30 May 2003 Full-time full-resolution dual stereoscopic/autostereoscopic display or rock-solid 3D on a flat screen: with glasses or without!
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Abstract
A stereoscopic or autostereoscopic display based on this technology provides full resolution and freedom of movement, but with no flicker. Simply put, the display is neither spatially nor temporally multiplexed. It sounds unbelievable, but it's true -- an autostereoscopic display where each eye sees every displayable pixel on the screen at all times. This technology is designed for flat-panel displays, such as LCDs and has the following characteristics: (1) The display is not spatially multiplexed. Each eye sees the full native resolution of the entire screen. (2) The display is not temporally multiplexed. The image for each eye is visible continuously, i.e., at all times. (3) In its simplest form, this technology provides a full-time, full-resolution stereoscopic display for multiple viewers wearing passive polarizing glasses. (4) A variation of this technology can be used to make a full-time, full-resolution stereoscopic projection system for viewers wearing passive polarizing glasses using just a single projector. (5) With the addition of a dynamic aiming mechanism, and an adjustment in the display's output, we can create a single-user, full-time, full-resolution autostereoscopic display requiring no glasses and providing full freedom of movement. Software applications can use the same information about viewwer position to provide natural, full "look-around." (6) A hybrid version of the display can alternate between autostereoscopic (single-user, no glasses) and stereoscopic modes (multi-user, passive glasses).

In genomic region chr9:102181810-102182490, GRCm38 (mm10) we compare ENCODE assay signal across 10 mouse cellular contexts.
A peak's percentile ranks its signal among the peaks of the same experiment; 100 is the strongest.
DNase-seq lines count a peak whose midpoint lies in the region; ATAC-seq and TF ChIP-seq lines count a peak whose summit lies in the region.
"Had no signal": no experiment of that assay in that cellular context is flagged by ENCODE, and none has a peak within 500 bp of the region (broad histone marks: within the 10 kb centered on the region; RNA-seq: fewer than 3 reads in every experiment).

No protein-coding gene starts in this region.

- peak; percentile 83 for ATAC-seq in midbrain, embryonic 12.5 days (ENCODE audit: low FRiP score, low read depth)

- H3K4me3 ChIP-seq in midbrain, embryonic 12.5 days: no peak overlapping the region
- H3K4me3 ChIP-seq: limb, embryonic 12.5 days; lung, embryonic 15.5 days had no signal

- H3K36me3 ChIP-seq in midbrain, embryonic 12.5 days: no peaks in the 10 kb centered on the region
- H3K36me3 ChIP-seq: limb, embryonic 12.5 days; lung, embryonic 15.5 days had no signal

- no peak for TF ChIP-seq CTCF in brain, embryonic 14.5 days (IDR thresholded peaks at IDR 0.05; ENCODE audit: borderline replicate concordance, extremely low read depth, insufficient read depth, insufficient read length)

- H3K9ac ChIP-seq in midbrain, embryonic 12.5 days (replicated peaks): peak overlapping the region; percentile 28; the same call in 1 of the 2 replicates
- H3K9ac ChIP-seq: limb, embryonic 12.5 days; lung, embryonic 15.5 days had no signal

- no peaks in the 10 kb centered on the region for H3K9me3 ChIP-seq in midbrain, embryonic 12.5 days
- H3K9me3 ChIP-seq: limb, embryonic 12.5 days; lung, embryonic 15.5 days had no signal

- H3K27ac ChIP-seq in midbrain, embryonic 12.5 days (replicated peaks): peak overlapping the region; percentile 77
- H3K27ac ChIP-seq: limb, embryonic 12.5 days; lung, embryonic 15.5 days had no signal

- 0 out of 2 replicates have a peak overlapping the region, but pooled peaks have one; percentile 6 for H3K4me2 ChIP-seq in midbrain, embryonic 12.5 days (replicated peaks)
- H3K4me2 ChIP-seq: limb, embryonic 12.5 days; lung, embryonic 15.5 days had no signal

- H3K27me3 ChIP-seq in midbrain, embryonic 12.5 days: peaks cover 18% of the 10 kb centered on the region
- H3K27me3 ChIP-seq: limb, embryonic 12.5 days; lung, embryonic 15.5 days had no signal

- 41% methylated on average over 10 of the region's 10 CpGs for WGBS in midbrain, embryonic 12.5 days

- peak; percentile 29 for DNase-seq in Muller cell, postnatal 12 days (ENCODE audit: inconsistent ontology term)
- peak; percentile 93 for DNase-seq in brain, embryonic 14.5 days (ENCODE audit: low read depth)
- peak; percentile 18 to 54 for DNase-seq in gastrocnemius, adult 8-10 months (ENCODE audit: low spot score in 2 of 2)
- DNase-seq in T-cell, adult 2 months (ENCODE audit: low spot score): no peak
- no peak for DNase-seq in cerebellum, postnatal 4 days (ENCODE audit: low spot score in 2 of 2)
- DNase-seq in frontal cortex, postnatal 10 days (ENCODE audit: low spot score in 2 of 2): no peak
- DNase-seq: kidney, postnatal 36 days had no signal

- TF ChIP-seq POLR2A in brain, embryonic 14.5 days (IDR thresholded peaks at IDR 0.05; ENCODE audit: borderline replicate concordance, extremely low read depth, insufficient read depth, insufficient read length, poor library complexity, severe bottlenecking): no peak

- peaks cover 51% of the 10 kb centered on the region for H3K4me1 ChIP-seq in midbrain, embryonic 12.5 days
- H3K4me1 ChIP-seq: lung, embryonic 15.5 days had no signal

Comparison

© (2003) COPYRIGHT Society of Photo-Optical Instrumentation Engineers (SPIE). Downloading of the abstract is permitted for personal use only.
Paul Kleinberger, Ilan Kleinberger, Hillel Goldberg, J. Y. Mantinband, John L. Johnson, James C. Kirsch, Brian K. Jones, "Full-time full-resolution dual stereoscopic/autostereoscopic display or rock-solid 3D on a flat screen: with glasses or without!", Proc. SPIE 5006, Stereoscopic Displays and Virtual Reality Systems X, (30 May 2003); doi: 10.1117/12.474157; https://doi.org/10.1117/12.474157
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